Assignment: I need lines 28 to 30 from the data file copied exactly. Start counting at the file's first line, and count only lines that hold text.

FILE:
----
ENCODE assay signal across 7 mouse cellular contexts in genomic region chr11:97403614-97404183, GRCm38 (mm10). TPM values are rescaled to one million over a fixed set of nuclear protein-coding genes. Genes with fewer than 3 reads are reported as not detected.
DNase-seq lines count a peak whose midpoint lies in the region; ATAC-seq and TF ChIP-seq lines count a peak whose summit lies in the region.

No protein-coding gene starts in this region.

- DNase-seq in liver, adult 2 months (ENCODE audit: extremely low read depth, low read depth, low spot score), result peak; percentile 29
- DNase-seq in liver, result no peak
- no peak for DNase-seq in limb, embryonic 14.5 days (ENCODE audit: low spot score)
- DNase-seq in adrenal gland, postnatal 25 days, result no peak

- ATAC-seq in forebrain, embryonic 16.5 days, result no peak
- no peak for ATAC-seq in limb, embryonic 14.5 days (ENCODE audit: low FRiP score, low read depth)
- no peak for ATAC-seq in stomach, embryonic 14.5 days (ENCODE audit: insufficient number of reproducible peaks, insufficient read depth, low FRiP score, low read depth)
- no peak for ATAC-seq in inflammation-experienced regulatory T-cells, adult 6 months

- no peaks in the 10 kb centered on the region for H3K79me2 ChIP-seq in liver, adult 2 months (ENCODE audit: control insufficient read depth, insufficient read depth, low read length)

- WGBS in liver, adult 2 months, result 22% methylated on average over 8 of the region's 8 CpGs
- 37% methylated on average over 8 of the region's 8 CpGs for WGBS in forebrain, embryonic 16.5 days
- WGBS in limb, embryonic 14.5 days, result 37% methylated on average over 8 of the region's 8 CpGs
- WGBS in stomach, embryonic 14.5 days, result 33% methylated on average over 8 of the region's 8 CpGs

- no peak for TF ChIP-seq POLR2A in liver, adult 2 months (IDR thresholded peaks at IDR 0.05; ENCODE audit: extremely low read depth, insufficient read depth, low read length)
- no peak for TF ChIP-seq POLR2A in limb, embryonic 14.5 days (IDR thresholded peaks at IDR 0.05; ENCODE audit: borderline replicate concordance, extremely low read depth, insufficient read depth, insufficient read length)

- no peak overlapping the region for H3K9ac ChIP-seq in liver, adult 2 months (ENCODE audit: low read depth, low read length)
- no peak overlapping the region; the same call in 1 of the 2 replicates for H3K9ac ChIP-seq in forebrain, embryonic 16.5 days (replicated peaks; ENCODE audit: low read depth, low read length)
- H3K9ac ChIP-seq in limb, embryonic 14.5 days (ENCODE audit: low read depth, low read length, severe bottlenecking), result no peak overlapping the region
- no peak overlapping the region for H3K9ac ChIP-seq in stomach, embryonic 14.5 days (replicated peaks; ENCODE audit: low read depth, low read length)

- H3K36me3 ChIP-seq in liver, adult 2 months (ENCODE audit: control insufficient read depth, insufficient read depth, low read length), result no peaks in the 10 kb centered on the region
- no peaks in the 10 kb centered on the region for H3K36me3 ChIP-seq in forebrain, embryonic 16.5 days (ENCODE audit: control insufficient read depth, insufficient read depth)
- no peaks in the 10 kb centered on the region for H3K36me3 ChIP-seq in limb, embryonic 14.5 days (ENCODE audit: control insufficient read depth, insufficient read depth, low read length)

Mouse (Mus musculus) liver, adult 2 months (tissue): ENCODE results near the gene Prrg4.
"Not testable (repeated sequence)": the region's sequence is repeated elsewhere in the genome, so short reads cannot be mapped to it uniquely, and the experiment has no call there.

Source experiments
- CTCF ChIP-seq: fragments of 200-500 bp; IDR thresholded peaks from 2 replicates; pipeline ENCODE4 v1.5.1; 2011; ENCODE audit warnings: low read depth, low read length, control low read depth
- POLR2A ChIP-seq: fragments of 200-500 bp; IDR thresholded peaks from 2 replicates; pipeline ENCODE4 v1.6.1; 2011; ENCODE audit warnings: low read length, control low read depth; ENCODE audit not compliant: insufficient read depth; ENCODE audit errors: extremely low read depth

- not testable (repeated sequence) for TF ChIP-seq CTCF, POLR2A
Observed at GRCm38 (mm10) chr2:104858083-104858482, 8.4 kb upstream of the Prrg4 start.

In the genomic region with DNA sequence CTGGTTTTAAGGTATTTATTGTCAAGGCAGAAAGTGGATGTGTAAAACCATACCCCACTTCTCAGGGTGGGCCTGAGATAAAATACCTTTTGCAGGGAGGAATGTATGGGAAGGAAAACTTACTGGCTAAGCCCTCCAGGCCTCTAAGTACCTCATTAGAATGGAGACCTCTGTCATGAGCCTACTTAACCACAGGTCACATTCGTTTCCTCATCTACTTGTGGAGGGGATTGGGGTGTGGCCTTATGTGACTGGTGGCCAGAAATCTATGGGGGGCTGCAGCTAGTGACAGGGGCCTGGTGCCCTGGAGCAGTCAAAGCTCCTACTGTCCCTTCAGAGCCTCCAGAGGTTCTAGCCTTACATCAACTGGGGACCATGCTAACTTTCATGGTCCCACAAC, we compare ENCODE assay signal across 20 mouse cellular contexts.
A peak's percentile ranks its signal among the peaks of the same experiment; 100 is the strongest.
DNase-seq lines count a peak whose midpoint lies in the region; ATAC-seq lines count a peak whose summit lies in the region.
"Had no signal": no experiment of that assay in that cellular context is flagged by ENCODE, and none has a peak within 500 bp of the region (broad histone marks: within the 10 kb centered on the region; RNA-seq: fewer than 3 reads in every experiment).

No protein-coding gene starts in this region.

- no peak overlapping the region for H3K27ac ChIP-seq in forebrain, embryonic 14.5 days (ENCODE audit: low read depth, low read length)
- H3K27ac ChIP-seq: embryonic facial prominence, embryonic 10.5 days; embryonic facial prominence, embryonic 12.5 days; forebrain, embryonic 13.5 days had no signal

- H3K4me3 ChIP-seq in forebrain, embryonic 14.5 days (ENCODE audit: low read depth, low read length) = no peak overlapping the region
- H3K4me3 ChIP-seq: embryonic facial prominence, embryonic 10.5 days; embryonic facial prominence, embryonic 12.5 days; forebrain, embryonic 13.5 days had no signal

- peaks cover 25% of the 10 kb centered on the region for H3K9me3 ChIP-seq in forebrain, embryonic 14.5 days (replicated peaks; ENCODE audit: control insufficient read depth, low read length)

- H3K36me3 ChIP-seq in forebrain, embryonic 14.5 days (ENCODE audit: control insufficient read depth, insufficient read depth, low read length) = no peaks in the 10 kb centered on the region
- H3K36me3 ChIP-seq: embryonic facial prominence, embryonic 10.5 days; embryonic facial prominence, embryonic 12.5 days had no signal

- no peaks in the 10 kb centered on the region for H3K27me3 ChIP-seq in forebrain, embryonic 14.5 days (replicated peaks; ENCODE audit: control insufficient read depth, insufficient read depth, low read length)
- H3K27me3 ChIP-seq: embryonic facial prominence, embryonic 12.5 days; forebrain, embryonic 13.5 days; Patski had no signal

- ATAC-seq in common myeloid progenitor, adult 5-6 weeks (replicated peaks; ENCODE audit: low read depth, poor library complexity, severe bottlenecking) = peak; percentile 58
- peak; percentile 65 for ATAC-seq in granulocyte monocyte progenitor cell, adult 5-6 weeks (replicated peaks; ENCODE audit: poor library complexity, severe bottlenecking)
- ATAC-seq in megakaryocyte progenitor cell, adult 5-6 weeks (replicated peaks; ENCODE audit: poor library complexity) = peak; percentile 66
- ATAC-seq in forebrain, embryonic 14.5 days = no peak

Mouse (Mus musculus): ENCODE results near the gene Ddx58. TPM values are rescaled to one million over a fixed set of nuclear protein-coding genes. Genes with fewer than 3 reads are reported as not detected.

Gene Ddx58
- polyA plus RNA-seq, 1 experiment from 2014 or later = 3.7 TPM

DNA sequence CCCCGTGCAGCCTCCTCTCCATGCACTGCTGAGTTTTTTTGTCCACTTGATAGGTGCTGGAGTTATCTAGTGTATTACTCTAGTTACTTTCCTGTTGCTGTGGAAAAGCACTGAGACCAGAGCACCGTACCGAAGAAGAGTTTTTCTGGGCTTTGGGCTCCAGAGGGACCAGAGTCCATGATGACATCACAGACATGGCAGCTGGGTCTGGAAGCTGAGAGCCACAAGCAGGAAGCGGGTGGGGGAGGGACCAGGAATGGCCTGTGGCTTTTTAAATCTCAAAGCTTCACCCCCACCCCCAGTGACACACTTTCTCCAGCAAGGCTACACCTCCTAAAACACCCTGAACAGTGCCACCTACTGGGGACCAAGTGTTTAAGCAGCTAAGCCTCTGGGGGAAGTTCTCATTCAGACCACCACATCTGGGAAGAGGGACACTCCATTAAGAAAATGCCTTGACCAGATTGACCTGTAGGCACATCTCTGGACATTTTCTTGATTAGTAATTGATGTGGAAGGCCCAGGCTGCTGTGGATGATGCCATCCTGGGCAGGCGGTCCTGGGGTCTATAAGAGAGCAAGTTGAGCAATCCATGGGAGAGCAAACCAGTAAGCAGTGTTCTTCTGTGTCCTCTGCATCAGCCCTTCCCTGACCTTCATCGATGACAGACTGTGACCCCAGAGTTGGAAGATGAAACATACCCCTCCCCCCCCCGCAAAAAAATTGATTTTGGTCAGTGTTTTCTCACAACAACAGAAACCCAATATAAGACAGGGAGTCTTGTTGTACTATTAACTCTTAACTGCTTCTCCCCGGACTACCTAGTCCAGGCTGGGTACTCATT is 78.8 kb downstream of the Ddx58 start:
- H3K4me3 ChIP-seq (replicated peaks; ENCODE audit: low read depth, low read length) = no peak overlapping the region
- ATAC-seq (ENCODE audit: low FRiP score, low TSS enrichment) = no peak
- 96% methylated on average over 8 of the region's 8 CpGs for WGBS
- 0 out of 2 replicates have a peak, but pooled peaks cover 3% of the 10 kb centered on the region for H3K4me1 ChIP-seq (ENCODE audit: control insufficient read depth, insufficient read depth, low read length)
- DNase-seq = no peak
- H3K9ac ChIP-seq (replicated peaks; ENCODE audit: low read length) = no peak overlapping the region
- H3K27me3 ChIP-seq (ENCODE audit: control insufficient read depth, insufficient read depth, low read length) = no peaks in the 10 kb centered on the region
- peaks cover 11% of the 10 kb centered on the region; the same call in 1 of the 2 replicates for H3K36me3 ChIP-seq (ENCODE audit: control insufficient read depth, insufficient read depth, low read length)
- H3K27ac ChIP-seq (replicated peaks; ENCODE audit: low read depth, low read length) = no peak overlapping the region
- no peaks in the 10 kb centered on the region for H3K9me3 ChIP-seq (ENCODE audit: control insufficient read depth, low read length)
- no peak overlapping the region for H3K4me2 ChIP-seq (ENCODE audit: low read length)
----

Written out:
Source experiments
- CTCF ChIP-seq: fragments of 200-500 bp; IDR thresholded peaks from 2 replicates; pipeline ENCODE4 v1.5.1; 2011; ENCODE audit warnings: low read depth, low read length, control low read depth
- POLR2A ChIP-seq: fragments of 200-500 bp; IDR thresholded peaks from 2 replicates; pipeline ENCODE4 v1.6.1; 2011; ENCODE audit warnings: low read length, control low read depth; ENCODE audit not compliant: insufficient read depth; ENCODE audit errors: extremely low read depth